A ‘frozen conflict’

Harry Kazianis

US foreign policy is filled with overused and tiresome cliches designed to reson-ate with a preferred partisan audience. For example, hawks like to label any resistance to aggressive strategy “appeasement,” or say that world leader X is “weak” or Y politician has “no strategy” towards whatever the foreign “threat” of the day may be.
We hide behind these phrases and tropes and often substitute toughness and machismo for what is needed most of the time — and that’s talking, complicated negotiations, and compromise.
All of this is precisely what is happening today with regard to Russia’s war of aggression against Ukraine and why the United States and its allies won’t do the one thing that might help end the bloodshed: talk to Moscow.
Clearly, Washington and its allies should be finding ways to open up communications with Russian President Putin to try to end the fighting — hard and politically difficult that will be, given his latest annexation of Ukrainian territory and jeremiad lambasting the United States and the West on Friday. But it is nonetheless clearly in our national interest to do so. Right now, new sanctions and and even a new U.S.-led military command are being set up for the long hard slog, but what about back-channel diplomacy?
In fact, it seems that tensions are rising by the second.
Considering the stakes — among them, the possibility that Russia will feel so boxed in it will turn to its arsenal of 6,400 nuclear warheads and try to end the Ukraine war on its own terms despite the risk a nuclear holocaust — one would think talks would already be happening as we speak. Sadly, due to the Western narrative that Ukraine is “winning” the war against Moscow, the Biden administration appears to believe it can put enough pressure on Putin with more weapons for Ukraine that he will give up his newly annexed territories and go home with his atomic tail between his legs.
But Kyiv does not have the manpower, resources, or overall military capability to win anything right now. Yes, they have been successful recently as the Biden Administration is flooding them with weapons from our own military stockpiles like the HIMARS rocket system and other precision-strike platforms while giving Ukraine’s soldiers a crash course on how to use them. This means Washington is literally conducting a proxy war with Russia, and the pressure will mount daily to give Ukraine more and more advanced weapons to keep what is amounting to a war of attrition going.
Here is where we enter dangerous waters. I have fought more than thirty combat simulations in wargames under my own direction for a private defense contract over the last several months, looking at various aspects of the Russia-Ukraine war, and one thing is clear: the chances of a nuclear war increase significantly every day that passes.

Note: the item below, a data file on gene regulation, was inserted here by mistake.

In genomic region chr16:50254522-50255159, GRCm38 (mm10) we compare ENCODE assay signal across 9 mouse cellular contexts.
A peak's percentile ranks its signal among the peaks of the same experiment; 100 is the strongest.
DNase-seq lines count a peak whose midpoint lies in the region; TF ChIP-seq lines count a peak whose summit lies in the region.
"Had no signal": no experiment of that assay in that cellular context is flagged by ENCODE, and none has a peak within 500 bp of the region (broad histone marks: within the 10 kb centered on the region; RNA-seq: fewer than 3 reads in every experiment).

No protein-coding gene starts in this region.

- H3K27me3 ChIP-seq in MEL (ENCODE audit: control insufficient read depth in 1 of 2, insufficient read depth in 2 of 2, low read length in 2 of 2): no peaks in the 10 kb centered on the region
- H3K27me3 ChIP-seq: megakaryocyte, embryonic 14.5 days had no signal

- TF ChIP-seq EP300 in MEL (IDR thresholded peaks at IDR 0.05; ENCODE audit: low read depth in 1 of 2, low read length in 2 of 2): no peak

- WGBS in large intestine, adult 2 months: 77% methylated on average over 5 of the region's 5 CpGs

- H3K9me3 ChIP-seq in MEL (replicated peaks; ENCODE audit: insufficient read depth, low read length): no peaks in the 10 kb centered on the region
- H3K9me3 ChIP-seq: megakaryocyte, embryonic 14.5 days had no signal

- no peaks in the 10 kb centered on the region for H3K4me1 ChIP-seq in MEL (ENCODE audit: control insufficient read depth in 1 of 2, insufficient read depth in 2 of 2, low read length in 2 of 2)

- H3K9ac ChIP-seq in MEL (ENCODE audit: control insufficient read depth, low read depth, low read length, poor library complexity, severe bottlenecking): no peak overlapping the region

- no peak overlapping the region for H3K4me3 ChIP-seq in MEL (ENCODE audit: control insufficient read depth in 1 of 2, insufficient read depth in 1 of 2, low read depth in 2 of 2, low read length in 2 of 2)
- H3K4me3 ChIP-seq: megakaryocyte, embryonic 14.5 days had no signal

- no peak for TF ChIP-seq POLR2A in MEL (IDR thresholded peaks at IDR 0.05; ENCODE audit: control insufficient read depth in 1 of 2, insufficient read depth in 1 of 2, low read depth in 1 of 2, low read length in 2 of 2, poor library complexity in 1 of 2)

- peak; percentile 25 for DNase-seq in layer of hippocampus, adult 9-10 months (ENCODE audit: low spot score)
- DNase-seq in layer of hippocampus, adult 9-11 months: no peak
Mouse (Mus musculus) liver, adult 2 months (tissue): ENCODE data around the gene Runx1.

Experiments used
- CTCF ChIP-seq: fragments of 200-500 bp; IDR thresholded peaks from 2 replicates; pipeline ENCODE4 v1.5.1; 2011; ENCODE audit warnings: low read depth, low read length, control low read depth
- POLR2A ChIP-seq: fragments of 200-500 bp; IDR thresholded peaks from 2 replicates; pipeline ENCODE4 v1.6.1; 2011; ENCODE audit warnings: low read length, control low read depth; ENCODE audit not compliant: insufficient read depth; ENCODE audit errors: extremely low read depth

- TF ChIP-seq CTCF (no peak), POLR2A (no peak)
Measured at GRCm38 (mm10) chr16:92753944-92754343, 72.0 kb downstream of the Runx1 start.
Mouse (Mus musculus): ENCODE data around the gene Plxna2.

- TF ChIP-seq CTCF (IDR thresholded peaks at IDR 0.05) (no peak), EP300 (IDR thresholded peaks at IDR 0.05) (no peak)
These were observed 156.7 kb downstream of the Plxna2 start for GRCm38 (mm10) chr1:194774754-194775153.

In every scenario I tested, the Biden Administration slowly gives Ukraine ever more advanced weapons like ATACMS, F-16s, and other platforms that Russia has consistently warned pose a direct military threat. While each scenario has postulated a different point at which Moscow decides to use a tactical nuclear weapon to counter conventional platforms it can’t easily defeat, the chances Russia uses nukes grows as new and more powerful military capabilities are introduced into the battlefield by the West.
In fact, in 28 of the thirty scenarios I have run since the war began, some sort of nuclear exchange occurs.
The good news is there is a way out of this crisis — however imperfect it may be. In the two scenarios where nuclear war was averted, direct negotiations led to a ceasefire. The Biden Administration and its NATO allies should be testing Putin’s recent comments about a ceasefire to test his seriousness. While Kyiv might not want a cessation of hostilities, thinking it can somehow regain not only territories lost this year but Crimea as well, it should be reminded that U.S. and NATO weapons are what has enabled and turbo-charged its resistance.
Kyiv must also understand there are no guarantees it can sustain its momentum against a Russian military that still has them outmanned and outgunned — and that it is not in the U.S. interest to continue bankrolling another forever war with no end in sight.
Next is the hard part: what does a settlement actually look like? To be frank, it could take many months or years to hammer out any agreement, and it might not even take place until Putin leaves office as he may have politically painted himself into a corner.
Nonetheless, the possibility of nuclear war demands that the West try to seriously explore what may be possible. Clearly, Ukraine cannot join NATO as Russia would be most unlikely to accept such an outcome given that preventing Ukraine from joining the alliance was the casus belli initially cited by Putin for his invasion. However, offering up front that Ukraine will never join NATO — removing one of Russia’s great geopolitical fears — as leverage could get the diplomatic ball rolling. While Kyiv put in a formal bid to join the alliance on Friday, it cannot be, no matter how much Ukraine complains publicly or in the media.
From there, things will get more difficult, and there is no guarantee a ceasefire deal can be struck. In fact, Ukraine could end up one giant “frozen conflict” — like many others Russia seems to have created and let simmer over the last decade or so. And while no one wants to see that happen, one can argue that it would undoubtedly be better than a slow and steady march toward nuclear war in which billions of people could perish in the process.